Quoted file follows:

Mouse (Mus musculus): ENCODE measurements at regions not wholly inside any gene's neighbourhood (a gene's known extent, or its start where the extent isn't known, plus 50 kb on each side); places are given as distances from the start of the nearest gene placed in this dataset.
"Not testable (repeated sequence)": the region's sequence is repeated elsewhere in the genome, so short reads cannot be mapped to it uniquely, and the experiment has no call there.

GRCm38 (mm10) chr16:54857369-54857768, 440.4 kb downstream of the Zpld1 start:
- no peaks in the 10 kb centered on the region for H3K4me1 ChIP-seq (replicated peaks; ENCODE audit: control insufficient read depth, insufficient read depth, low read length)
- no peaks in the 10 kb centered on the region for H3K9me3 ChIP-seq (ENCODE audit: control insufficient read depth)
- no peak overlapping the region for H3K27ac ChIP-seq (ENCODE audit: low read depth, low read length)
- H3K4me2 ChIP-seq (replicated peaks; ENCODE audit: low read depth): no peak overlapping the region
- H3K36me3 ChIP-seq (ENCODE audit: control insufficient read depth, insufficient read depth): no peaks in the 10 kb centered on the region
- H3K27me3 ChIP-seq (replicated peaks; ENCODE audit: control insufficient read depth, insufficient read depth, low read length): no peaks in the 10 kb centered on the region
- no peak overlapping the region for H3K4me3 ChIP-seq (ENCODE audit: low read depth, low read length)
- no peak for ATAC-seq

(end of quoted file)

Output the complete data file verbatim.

Mouse (Mus musculus): ENCODE measurements at regions not wholly inside any gene's neighbourhood (a gene's known extent, or its start where the extent isn't known, plus 50 kb on each side); places are given as distances from the start of the nearest gene placed in this dataset.
"Not testable (repeated sequence)": the region's sequence is repeated elsewhere in the genome, so short reads cannot be mapped to it uniquely, and the experiment has no call there.

GRCm38 (mm10) chr16:54857369-54857768, 440.4 kb downstream of the Zpld1 start:
- no peaks in the 10 kb centered on the region for H3K4me1 ChIP-seq (replicated peaks; ENCODE audit: control insufficient read depth, insufficient read depth, low read length)
- no peaks in the 10 kb centered on the region for H3K9me3 ChIP-seq (ENCODE audit: control insufficient read depth)
- no peak overlapping the region for H3K27ac ChIP-seq (ENCODE audit: low read depth, low read length)
- H3K4me2 ChIP-seq (replicated peaks; ENCODE audit: low read depth): no peak overlapping the region
- H3K36me3 ChIP-seq (ENCODE audit: control insufficient read depth, insufficient read depth): no peaks in the 10 kb centered on the region
- H3K27me3 ChIP-seq (replicated peaks; ENCODE audit: control insufficient read depth, insufficient read depth, low read length): no peaks in the 10 kb centered on the region
- no peak overlapping the region for H3K4me3 ChIP-seq (ENCODE audit: low read depth, low read length)
- no peak for ATAC-seq